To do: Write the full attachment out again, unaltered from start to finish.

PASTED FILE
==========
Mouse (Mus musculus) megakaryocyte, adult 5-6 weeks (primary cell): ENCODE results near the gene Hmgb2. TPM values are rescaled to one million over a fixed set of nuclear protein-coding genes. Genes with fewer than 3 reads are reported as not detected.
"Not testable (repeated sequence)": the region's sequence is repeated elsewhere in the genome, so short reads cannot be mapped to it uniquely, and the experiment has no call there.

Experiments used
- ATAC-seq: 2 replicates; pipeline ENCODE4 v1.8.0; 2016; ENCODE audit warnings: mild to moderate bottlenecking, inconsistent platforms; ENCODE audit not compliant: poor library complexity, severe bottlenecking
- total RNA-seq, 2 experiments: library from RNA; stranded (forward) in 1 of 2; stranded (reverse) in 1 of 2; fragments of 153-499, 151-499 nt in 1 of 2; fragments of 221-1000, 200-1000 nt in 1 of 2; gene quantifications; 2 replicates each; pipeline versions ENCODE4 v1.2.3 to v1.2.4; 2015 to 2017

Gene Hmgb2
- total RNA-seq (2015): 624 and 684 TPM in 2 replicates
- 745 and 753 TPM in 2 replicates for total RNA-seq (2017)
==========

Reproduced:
Mouse (Mus musculus) megakaryocyte, adult 5-6 weeks (primary cell): ENCODE results near the gene Hmgb2. TPM values are rescaled to one million over a fixed set of nuclear protein-coding genes. Genes with fewer than 3 reads are reported as not detected.
"Not testable (repeated sequence)": the region's sequence is repeated elsewhere in the genome, so short reads cannot be mapped to it uniquely, and the experiment has no call there.

Experiments used
- ATAC-seq: 2 replicates; pipeline ENCODE4 v1.8.0; 2016; ENCODE audit warnings: mild to moderate bottlenecking, inconsistent platforms; ENCODE audit not compliant: poor library complexity, severe bottlenecking
- total RNA-seq, 2 experiments: library from RNA; stranded (forward) in 1 of 2; stranded (reverse) in 1 of 2; fragments of 153-499, 151-499 nt in 1 of 2; fragments of 221-1000, 200-1000 nt in 1 of 2; gene quantifications; 2 replicates each; pipeline versions ENCODE4 v1.2.3 to v1.2.4; 2015 to 2017

Gene Hmgb2
- total RNA-seq (2015): 624 and 684 TPM in 2 replicates
- 745 and 753 TPM in 2 replicates for total RNA-seq (2017)